The Department of Health and Human Services is improperly hiding health insurers' requested rate increases from the public -- in violation of the Affordable Care Act, according to a new lawsuit from a former administration health official.
States are generally charged with reviewing health insurers' proposed rate increases, but HHS conducts reviews for several states that don't have an effective review program. HHS hasn't lived up to its obligation to make the rate filings available before they take effect so the public has a chance to comment on them, according to the lawsuit.
With six weeks until the next enrollment period opens, the department still hasn't made any of the filings for 2015 health plans public, according to the lawsuit from Mehri & Skalet attorney Jay Angoff, who used to oversee ACA implementation for HHS. The lawsuit claims that HHS hasn't made any of the filings public in past years either as required by the department's own regulations.
This is particularly problematic, Angoff said, in states have taken a hands-off approach to regulating Obamacare within their borders, such as Texas and Oklahoma. But some other states have lax rate review programs and would benefit from the disclosure from the federal government, he said.
"Allowing the public to see not just the rate itself but the justification, the assumption companies make on which the rate is based, is something that can only have a pro-competitive effect in the market," said Angoff, also a former insurance regulator in Missouri. "The only way those rates are likely to come down is if the rate filing justifications are made public."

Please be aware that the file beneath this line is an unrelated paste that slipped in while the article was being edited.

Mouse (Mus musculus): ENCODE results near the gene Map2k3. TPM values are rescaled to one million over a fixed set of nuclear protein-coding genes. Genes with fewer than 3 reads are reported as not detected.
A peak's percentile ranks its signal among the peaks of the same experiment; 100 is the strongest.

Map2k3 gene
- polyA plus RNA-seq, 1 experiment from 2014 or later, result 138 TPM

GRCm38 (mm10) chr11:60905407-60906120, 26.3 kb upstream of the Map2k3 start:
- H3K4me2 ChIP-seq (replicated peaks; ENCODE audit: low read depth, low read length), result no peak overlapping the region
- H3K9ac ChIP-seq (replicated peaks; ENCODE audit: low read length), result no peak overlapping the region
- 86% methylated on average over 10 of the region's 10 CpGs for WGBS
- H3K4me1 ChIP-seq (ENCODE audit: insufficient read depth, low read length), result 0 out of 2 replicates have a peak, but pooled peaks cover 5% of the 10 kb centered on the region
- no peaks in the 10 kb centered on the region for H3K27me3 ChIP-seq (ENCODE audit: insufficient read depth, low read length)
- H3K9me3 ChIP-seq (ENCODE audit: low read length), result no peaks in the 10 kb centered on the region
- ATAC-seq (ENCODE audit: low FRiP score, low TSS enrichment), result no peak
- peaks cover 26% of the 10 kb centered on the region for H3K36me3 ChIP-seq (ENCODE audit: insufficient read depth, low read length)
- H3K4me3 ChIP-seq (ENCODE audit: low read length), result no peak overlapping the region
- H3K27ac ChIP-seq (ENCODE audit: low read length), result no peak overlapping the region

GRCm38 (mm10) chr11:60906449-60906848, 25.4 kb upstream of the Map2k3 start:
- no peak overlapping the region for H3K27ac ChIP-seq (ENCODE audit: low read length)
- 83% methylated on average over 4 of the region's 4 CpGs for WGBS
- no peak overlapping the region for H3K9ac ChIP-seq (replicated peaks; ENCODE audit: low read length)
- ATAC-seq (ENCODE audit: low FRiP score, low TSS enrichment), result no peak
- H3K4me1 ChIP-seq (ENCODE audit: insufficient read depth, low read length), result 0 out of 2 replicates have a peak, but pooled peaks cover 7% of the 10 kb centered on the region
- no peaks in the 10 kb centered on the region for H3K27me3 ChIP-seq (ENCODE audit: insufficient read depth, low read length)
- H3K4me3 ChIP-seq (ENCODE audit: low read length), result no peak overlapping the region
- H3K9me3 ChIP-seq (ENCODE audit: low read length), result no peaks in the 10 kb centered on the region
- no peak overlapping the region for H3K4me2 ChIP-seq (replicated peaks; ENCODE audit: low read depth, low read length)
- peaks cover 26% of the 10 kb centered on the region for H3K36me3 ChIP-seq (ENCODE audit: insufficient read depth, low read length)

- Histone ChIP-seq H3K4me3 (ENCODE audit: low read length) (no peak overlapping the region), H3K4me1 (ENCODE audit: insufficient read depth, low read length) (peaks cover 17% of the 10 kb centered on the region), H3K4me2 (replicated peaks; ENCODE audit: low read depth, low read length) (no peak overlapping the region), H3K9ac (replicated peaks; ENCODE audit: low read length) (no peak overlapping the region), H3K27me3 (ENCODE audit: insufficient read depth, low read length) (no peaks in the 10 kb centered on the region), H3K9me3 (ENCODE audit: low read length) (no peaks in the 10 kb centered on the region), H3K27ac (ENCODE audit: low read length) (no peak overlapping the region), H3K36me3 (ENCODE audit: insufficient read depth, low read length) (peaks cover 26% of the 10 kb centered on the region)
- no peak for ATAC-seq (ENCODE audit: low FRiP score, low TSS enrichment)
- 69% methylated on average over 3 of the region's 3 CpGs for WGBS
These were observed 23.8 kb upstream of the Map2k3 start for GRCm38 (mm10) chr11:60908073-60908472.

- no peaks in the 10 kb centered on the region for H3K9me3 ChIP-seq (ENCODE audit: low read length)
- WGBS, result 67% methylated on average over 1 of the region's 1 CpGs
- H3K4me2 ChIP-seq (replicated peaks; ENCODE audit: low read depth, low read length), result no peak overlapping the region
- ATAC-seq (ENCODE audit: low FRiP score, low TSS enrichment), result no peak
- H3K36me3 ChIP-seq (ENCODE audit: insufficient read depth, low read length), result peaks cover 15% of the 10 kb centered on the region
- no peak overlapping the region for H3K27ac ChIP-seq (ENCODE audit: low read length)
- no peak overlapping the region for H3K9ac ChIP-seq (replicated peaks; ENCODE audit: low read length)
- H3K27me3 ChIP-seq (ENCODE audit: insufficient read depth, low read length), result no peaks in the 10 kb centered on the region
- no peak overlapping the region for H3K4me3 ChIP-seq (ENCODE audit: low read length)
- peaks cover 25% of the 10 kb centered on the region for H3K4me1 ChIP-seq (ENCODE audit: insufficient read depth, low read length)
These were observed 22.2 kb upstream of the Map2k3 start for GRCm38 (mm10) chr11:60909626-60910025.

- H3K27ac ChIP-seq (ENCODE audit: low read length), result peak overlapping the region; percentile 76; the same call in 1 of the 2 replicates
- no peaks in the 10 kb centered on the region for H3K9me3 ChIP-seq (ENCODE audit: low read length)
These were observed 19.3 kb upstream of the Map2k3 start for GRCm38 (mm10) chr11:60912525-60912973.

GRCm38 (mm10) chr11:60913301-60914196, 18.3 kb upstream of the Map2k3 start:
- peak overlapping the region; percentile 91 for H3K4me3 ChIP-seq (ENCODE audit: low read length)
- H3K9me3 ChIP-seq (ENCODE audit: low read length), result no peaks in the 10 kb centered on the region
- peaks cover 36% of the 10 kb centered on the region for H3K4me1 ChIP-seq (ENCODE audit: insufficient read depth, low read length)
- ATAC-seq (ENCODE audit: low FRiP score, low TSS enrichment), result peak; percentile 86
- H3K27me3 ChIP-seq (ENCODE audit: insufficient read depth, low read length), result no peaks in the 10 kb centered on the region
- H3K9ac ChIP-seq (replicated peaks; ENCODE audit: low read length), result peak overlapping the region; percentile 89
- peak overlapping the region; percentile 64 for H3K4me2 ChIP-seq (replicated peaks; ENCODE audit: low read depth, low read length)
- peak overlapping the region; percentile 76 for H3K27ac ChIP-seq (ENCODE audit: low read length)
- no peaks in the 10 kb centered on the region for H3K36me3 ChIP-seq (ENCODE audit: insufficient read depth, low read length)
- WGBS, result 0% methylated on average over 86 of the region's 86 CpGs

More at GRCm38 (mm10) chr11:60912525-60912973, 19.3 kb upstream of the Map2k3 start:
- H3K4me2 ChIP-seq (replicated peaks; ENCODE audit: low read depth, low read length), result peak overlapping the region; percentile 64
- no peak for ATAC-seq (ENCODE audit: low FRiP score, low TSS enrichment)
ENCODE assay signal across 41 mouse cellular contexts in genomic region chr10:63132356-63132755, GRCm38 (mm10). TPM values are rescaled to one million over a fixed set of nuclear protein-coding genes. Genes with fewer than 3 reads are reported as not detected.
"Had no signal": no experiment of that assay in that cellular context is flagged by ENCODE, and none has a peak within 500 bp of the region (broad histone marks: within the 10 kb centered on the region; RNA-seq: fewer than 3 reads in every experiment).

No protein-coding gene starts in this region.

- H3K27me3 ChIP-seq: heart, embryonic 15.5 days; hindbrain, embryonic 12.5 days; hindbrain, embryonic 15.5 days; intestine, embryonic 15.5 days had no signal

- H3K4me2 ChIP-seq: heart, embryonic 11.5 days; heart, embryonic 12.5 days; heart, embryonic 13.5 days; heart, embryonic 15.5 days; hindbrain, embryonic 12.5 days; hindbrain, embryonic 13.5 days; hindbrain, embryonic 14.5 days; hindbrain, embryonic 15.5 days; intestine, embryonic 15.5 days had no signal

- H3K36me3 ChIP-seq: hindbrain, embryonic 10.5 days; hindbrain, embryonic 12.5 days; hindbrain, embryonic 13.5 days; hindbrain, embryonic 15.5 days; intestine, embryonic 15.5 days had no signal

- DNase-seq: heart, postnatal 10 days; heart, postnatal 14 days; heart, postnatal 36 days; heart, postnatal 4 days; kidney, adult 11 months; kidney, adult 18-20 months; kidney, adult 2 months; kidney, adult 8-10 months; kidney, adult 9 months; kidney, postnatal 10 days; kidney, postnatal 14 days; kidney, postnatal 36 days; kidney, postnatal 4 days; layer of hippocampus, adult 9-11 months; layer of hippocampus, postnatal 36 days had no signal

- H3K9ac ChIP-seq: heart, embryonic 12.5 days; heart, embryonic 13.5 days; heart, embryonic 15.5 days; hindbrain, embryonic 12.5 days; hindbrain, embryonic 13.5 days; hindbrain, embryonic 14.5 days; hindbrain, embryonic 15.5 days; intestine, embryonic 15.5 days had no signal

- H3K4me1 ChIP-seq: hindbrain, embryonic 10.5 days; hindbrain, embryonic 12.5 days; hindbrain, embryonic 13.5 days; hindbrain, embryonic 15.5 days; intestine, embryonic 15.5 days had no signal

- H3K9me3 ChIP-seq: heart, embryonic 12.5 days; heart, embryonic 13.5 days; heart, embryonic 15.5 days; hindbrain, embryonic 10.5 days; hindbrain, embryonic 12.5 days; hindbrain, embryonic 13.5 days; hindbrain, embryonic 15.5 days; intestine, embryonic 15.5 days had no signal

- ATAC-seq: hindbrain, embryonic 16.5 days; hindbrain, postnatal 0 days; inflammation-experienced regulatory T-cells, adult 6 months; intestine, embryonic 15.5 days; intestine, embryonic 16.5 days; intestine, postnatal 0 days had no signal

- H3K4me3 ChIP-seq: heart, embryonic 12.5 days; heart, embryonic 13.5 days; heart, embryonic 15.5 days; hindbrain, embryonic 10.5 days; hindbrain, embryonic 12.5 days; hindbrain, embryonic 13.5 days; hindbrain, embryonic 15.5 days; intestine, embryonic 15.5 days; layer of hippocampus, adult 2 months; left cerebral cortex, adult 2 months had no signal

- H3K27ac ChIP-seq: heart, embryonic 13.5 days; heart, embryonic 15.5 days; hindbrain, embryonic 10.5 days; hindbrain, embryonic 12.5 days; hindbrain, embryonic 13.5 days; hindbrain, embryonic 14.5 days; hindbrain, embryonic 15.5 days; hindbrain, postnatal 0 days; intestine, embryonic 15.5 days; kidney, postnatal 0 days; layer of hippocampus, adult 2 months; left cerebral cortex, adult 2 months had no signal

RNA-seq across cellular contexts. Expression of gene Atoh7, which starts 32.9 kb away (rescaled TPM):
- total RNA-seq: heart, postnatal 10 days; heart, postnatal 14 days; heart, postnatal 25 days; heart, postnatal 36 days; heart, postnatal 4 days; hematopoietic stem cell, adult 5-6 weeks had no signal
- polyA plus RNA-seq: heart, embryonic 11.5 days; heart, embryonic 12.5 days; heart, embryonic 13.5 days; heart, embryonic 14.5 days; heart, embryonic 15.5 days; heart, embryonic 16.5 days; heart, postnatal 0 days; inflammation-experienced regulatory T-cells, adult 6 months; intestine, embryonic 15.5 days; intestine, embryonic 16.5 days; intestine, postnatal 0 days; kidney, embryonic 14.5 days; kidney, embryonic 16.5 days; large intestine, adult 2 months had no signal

The new lawsuit, filed on behalf of a Missouri consumer advocacy group, comes after HHS didn't promptly respond to an Aug. 20 Freedom of Information Act request to disclose the rate filings. It also comes after HHS ignored an April plea from dozens of national and state consumer organizations to make the rate filing information public.
"In many states the insurer's justification for the rates it proposes are unavailable to the public, making it difficult, if not impossible, for consumer groups to challenge proposed health insurance rates increases," the groups wrote at the time.
HHS spokesman Ben Wakana said in an e-mail late Wednesday that “we are readying the rate change information. The Department is committed to providing consumers accurate information so they can make informed decisions, and therefore, before the beginning of Open Enrollment, the agency will publish final insurance rates for all 50 states.”
The 2010 health-care law appropriated $250 million over a five-year period for states to beef up their rate review programs. The heightened review process saved consumers a combined $1 billion in 2013, HHS claimed in a report issued last week.
Plenty of states running their own rate review programs post their information online and allow the public to provide comment. So why does Angoff, the former administration official, think HHS hasn't done the same?
"I don't know," he said. "Our view is legally they have an obligation to. I would also think that — this is not relevant to the legal issue — but politically, it would also make sense because ... when you make rate filing information public, that is going to be more likely to lead to lower rates. Which is obviously good for the administration."